A big problem with passwords is that people use the same one over and over. This means that hackers who steal a password for one website—like for a hotel reward program—can often use it in many other places—such as to unlock their bank account. As a result, compromised passwords can turn into a skeleton key for hackers break into many parts of a victim’s digital life.
To reduce this risk, Google is rolling out a nifty tool that warns users when they visit the website of a company that’s been the victim of a data breach, and warns them if their password has been compromised.
Google announced the new tool on Wednesday, alongside a service where users can audit all of their passwords to see if any have been exposed to hackers.
Google developed the Chrome browser-based tool by scanning the open web for exposed passwords, and working with security firms that survey the so-called dark web—where hackers sell passwords obtained in bulk from data breaches at companies like Marriott and Dunkin’ Donuts.
While security sites like haveibeenpwned.com require consumers to plug in their email addresses to see if has been involved in a data breach, Google’s initiative promises to spread awareness about these vulnerabilities to many more people.
In practice, this may mean that when a Chrome user visits a site like Ancestry.com (site of another large data breach), they will be warned that their password for the site is circulating among hackers—a good prompt to change it.
Google’s new warning process is not automatic, however. It requires users to take a step beyond using the auto-fill tool on Chrome, which saves passwords for next time a user visits a website. In order to use the warning service, consumers must go to Google’s Password Management site and turn on a “sync” feature. Doing so will allow Google to store all of a user’s saved passwords, and inform them if any have been compromised in a breach.
But this “sync” feature may be alarming to some web users, as it amounts to putting all of your eggs (or passwords) in one basket, where they could theoretically be at risk to hackers, or someone at Google.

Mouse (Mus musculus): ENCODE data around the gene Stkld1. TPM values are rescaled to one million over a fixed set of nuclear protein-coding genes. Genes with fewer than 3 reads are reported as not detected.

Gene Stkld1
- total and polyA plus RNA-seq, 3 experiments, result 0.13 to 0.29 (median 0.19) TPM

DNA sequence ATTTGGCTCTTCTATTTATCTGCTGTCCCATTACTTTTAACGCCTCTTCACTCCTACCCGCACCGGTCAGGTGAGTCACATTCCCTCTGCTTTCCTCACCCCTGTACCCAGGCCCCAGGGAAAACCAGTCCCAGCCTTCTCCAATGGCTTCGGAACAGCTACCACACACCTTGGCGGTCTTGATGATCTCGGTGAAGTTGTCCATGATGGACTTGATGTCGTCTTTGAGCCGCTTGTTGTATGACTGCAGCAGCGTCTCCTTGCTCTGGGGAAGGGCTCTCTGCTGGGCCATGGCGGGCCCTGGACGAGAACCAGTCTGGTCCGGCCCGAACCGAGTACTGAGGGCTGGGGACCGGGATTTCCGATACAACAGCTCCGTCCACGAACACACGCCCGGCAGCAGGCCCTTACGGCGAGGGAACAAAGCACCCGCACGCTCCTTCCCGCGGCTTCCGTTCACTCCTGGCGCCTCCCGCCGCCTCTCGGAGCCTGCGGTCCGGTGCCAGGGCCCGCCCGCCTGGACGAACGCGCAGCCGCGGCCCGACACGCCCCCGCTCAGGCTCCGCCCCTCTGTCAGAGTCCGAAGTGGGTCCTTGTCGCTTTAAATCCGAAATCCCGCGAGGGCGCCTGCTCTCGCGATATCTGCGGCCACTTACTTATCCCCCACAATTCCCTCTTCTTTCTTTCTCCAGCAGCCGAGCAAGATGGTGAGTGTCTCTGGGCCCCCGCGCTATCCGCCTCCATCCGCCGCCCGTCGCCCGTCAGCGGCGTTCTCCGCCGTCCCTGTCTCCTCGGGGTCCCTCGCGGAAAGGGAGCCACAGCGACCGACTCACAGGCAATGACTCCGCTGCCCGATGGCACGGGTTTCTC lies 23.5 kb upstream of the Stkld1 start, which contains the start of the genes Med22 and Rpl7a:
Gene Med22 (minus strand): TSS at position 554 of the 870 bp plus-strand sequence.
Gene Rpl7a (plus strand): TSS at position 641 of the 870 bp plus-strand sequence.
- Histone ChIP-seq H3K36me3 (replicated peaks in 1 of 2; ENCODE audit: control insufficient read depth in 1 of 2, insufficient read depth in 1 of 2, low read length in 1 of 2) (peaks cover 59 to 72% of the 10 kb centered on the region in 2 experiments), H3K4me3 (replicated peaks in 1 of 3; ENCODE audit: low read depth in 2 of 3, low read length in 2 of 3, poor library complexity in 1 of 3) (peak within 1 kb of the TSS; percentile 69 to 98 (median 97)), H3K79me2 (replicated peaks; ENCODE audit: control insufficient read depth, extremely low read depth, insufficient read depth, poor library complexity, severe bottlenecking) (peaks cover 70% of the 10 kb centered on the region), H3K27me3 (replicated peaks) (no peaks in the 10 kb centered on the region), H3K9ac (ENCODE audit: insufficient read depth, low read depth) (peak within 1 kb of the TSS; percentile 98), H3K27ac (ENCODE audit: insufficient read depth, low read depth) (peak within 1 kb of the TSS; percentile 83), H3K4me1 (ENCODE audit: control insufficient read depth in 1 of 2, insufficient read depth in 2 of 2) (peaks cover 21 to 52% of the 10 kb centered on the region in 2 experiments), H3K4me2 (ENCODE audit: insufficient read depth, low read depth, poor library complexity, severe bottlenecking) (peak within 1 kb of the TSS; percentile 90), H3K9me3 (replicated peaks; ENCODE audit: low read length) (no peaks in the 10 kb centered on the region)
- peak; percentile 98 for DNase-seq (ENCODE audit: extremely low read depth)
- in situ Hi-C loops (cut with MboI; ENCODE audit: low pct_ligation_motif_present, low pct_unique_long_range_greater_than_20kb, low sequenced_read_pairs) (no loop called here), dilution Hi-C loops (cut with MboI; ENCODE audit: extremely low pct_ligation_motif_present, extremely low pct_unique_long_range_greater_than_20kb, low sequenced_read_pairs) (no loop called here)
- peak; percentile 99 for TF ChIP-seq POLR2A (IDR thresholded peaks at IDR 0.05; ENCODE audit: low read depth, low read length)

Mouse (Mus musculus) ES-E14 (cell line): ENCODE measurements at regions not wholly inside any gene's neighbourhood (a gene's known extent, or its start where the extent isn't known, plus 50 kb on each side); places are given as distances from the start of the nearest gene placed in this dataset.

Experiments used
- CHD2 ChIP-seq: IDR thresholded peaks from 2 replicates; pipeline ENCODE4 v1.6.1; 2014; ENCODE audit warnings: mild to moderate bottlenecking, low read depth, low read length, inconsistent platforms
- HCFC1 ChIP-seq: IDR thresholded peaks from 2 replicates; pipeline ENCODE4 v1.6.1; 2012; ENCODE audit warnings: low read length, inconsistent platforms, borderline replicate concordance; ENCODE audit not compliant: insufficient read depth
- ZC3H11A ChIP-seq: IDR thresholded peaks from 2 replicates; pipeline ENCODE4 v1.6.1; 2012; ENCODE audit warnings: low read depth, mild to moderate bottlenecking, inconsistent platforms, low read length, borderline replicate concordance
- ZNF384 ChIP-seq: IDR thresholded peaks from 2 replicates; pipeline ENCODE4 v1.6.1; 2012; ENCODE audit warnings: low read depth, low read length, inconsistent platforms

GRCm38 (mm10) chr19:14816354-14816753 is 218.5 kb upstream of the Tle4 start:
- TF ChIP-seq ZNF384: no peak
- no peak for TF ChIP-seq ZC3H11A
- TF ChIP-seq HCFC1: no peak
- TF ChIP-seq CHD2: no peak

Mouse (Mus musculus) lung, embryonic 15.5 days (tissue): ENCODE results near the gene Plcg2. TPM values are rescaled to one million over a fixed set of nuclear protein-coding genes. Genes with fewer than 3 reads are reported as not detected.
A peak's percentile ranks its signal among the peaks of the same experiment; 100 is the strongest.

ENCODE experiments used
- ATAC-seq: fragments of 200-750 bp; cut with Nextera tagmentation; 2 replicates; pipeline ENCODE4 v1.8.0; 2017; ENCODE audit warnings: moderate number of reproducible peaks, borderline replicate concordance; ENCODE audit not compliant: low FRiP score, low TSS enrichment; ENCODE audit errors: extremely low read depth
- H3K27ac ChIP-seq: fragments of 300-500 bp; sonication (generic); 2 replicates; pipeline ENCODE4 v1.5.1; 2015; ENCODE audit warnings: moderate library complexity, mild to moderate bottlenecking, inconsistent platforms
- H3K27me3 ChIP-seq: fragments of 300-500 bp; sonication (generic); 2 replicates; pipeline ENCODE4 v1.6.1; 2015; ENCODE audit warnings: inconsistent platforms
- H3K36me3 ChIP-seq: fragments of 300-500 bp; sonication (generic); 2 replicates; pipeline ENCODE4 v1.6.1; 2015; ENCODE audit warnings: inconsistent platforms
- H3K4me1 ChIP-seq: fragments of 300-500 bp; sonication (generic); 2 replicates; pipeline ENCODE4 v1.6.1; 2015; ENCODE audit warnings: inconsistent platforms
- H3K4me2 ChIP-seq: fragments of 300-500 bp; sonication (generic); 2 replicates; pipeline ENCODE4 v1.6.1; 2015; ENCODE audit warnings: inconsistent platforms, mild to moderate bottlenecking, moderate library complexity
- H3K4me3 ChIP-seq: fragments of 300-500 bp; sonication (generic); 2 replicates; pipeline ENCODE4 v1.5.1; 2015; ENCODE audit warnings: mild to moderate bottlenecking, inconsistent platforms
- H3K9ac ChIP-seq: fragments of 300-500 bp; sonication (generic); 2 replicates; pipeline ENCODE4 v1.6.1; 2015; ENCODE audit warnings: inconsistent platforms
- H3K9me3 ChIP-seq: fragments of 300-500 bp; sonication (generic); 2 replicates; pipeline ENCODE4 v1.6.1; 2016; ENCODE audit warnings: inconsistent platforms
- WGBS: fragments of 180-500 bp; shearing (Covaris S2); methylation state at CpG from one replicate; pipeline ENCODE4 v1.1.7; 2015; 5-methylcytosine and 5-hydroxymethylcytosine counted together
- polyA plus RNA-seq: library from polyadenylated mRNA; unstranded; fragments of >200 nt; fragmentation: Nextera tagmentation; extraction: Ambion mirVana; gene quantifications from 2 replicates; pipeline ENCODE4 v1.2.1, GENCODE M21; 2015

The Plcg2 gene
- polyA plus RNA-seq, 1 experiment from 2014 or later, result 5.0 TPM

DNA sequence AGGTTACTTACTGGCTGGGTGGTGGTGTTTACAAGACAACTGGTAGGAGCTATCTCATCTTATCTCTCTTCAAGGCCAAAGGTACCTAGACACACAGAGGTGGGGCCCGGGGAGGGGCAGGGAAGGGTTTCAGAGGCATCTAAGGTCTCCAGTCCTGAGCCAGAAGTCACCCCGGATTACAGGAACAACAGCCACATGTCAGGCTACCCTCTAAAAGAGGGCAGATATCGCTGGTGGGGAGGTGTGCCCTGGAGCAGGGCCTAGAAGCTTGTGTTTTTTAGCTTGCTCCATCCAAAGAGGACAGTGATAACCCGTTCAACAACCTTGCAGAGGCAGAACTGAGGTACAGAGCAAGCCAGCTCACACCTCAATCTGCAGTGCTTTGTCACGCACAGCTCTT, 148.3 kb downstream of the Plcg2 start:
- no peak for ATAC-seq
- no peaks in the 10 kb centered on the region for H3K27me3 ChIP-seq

Mark Risher, a security executive at Google, says this risk is minimal, however. In a call with Fortune, he likened storing passwords with Google to putting one money in the bank.
“You want to put your eggs in the most secure place possible like a bank, which has one job when it comes to security. And Google is most the security-minded company there is,” Risher says, adding the company has elaborate systems to protect passwords from insider threats.
In order to use the security audit feature, users can go to the Password Manager page, where a “check-up” will display all of their passwords, showing which have been reused and which have been exposed in a breach. The check-up also highlights users’ weak, easy-to-guess passwords.
According to Risher, a recent survey shows that 24% of Americans use one of ten notoriously guessable passwords like “123456” or “password,” while one third use their birthdays’ or kids names as passwords.
In the case of reused passwords, the risk from them has increased in recent years, as hackers have found new ways to exploit them. This includes a recent wave of shakedown emails where scammers display the password and tell users they’ve broken into their computers and obtained their porn watching behavior—and then demand a Bitcoin payment not to reveal it.
Google’s new password security audit feature is now available, while the tool that warns users about compromised websites will roll out in coming weeks.
Meanwhile, Google also announced a series of other privacy measures on Wednesday, including “Incognito mode” for maps and a tool to automatically delete browsing history in YouTube.